Groundbreaking proposal for Fort George site

A large part of the Fort George site remains vacant.

A large part of the Fort George site remains vacant.

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A major new urban retail park at Fort George focused on training young people for real careers and promoting homegrown businesses has been proposed to help address the problems facing the city.

Derry man Deaglan Long (26) has developed the idea of a Derry project along similar lines to the Boxpark developments in London, which have proved hugely successful.

Quantity Surveyor Deaglan Long, who conducted the research among Derry emigrants.

Quantity Surveyor Deaglan Long, who conducted the research among Derry emigrants.

The Boxpark complex features a diverse mixture of businesses and food outlets operating out of refitted shipping containers and has become a bustling retail area and a social hub, with a similar initiative also proving successful in Dublin.

The plans have been backed by numerous local businesses, with many expressing interest in taking units if officials now get behind it and help make it happen.

The proposals have evolved out of discussions held with people working in the youth sector and business sectors around what opportunities exist for young people to stay in Derry and has also led to new research into why teenagers want to leave Derry, and why young professionals have emigrated.

Deaglan said: “We noticed that there isn’t really anything for young people, and that’s part of the reason why everybody in this town wants to get out.

“It’s basically a time now where we have to create something for ourselves, create our own economy in our own community.” Deaglan said that the lack of investment in the north-west was something that has been a major cause of concern for years, and it seems like it is now time to “look and see what can we do here”.

“We started to see how can we link everything together between private and public, and we think Fort George is the perfect site.”

He said that as the former military base area’s dockland topography meant that the lightweight shipping containers would be ideal because no heavy foundations were needed.

“They are cheap to buy, cheap to set up, and if we did get the scheme up and running we can start to involve young people,” he said. “We can get the boys out of the North West Regional College to design them and get the boys out of the Training Centre there to fit them out and they can say, ‘look, I’ve got a bit of experience and there’s a live project I worked on’, which gives them a lift up in terms of employers. At the minute people are coming out saying they have got no experience and because they have got no experience they cannot get jobs.”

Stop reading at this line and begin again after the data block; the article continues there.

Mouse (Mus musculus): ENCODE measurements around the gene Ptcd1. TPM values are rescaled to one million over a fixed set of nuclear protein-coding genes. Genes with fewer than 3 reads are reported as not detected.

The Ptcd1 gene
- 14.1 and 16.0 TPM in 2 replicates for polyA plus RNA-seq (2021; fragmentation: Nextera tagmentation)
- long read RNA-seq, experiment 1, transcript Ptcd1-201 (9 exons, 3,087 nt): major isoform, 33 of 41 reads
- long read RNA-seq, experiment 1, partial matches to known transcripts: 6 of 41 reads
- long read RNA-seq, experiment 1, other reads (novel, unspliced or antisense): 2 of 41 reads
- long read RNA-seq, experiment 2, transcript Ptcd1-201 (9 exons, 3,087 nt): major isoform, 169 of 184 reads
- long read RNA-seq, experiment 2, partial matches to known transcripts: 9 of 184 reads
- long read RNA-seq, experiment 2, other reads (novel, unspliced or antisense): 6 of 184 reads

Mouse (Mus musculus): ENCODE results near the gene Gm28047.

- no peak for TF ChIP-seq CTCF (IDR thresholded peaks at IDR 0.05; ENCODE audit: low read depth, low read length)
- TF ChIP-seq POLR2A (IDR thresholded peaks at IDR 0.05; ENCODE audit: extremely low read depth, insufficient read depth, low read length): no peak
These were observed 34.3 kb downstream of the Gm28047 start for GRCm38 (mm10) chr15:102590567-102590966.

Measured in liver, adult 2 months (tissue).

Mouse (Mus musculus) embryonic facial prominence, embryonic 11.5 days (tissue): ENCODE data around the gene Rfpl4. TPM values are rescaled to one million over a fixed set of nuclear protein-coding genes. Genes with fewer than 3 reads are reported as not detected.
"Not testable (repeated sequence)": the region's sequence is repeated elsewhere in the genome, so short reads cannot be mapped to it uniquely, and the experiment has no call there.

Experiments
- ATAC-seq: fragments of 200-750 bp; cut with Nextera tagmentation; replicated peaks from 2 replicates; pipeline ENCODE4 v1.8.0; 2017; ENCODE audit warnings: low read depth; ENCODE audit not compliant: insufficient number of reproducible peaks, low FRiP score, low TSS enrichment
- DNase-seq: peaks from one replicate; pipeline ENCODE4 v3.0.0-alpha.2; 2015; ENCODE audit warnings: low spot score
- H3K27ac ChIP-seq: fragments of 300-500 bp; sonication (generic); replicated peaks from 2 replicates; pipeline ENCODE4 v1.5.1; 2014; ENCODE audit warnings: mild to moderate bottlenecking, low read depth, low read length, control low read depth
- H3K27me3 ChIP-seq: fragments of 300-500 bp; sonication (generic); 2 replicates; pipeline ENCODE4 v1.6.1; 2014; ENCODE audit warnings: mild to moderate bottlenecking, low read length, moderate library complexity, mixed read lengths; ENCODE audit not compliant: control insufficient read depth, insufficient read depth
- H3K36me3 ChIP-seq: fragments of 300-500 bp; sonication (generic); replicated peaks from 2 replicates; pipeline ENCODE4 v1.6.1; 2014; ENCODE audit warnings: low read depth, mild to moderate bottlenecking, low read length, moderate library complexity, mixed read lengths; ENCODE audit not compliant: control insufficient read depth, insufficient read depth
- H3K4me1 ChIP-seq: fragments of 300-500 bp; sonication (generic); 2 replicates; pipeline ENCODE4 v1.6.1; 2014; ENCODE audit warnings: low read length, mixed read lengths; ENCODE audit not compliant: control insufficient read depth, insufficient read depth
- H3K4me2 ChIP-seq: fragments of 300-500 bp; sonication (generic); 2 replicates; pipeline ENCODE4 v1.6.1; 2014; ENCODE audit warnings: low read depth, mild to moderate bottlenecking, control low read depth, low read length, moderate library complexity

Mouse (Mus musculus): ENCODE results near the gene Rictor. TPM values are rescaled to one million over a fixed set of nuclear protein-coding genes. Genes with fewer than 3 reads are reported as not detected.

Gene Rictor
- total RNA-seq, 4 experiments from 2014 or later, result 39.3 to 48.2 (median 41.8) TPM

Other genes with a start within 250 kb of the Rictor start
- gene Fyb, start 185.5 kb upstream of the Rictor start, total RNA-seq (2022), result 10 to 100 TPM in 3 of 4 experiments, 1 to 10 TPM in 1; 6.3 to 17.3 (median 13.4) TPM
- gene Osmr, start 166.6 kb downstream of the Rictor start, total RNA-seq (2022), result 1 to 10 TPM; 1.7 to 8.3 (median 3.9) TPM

A number of businesses and trade professionals have backed the plans, with many expressing an interest in becoming tenants including local barbers, local restaurant and street food vendors, beauticians, a surfer school founder, musicians and DJs.

“They all said they would take on young people from the town who have no jobs and teach them a skill, get them training and get them up and running.

“They would go down there, say a wee boy with no skills, no qualifications, no prospect of a job, nothing to do, there’s an opportunity for them.”

Deaglan said that questions had to be asked over why so many young people in Derry saw only hopelessness in their future.

“Why is that? How can we change that? Do we need to start making these young people get a bit of confidence; get a boost about their morale?

“There seems to be a constant sense of depression in this town, so what can do to get these young ones 16 to 25 getting more confident about themselves and get rid of that hopelessness. Our idea is to get them wee boy or girls who might be going through something to get them down around boys who have made a success of themselves, create positive vibes about themselves so they can start to create something, feel good about themselves.

“They can get a bit of vision about where they could go in life and what they could do instead of being lost.

“These are people who grew up in the same area as them, probably know their brothers or sisters, and it means a lot more than a careers officer coming in and saying ‘you could do this, you could do that’.

“It’s basically trying to get the young people off the streets and doing something that will lead them into actual employment.”

Deaglan said such a facility would complement the recently opened Science Park on the Fort George site off Bay Road, and help boost the social scene and retail offering of the town.

“Brexit has just happened, we won’t be getting the EU funding anymore and this site has laid there for years, is it going to lie there another 10? Or could we as the young people of the town try to create a project in it?

“When you look at Pyke and Pommes we want to replicate that on a larger scale at Fort George with something like the BoxPark. Say if we gave 20 people that opportunity there is no reason those people wouldn’t do that well down there that they wouldn’t end up being successful and taking space in the town.”

Deaglan said next steps would be trying to get backing and support from the local council and other local bodies and has been liaising with youth worker and independent councillor Darren O’Reilly and others across various sectors on progressing the issue.

“Let’s sit down and map it out, how do we achieve it, what are the hurdles and how do we get over them,” he said.